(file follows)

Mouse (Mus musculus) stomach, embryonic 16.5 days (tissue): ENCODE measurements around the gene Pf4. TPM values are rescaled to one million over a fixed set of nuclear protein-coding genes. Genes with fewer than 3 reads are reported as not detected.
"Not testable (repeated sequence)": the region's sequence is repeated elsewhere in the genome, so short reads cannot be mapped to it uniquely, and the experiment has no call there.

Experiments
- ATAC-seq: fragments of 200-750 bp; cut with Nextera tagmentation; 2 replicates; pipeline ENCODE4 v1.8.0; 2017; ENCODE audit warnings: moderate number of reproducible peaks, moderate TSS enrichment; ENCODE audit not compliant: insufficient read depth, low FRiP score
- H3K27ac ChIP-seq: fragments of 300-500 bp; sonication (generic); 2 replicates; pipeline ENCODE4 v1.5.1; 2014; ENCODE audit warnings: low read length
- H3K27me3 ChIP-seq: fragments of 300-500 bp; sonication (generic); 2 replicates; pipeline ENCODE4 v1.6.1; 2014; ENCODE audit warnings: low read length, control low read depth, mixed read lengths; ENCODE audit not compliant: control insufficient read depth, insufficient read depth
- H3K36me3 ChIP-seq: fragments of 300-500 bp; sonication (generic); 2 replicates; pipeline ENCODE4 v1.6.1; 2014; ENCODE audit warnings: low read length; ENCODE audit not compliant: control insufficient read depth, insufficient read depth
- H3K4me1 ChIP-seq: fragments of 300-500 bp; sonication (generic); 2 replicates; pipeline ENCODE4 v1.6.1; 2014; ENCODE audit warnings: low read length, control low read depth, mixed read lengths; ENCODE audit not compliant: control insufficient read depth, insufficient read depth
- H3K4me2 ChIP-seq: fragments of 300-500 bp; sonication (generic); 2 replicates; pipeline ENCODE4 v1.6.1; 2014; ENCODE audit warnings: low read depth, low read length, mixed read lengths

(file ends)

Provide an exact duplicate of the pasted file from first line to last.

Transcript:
Mouse (Mus musculus) stomach, embryonic 16.5 days (tissue): ENCODE measurements around the gene Pf4. TPM values are rescaled to one million over a fixed set of nuclear protein-coding genes. Genes with fewer than 3 reads are reported as not detected.
"Not testable (repeated sequence)": the region's sequence is repeated elsewhere in the genome, so short reads cannot be mapped to it uniquely, and the experiment has no call there.

Experiments
- ATAC-seq: fragments of 200-750 bp; cut with Nextera tagmentation; 2 replicates; pipeline ENCODE4 v1.8.0; 2017; ENCODE audit warnings: moderate number of reproducible peaks, moderate TSS enrichment; ENCODE audit not compliant: insufficient read depth, low FRiP score
- H3K27ac ChIP-seq: fragments of 300-500 bp; sonication (generic); 2 replicates; pipeline ENCODE4 v1.5.1; 2014; ENCODE audit warnings: low read length
- H3K27me3 ChIP-seq: fragments of 300-500 bp; sonication (generic); 2 replicates; pipeline ENCODE4 v1.6.1; 2014; ENCODE audit warnings: low read length, control low read depth, mixed read lengths; ENCODE audit not compliant: control insufficient read depth, insufficient read depth
- H3K36me3 ChIP-seq: fragments of 300-500 bp; sonication (generic); 2 replicates; pipeline ENCODE4 v1.6.1; 2014; ENCODE audit warnings: low read length; ENCODE audit not compliant: control insufficient read depth, insufficient read depth
- H3K4me1 ChIP-seq: fragments of 300-500 bp; sonication (generic); 2 replicates; pipeline ENCODE4 v1.6.1; 2014; ENCODE audit warnings: low read length, control low read depth, mixed read lengths; ENCODE audit not compliant: control insufficient read depth, insufficient read depth
- H3K4me2 ChIP-seq: fragments of 300-500 bp; sonication (generic); 2 replicates; pipeline ENCODE4 v1.6.1; 2014; ENCODE audit warnings: low read depth, low read length, mixed read lengths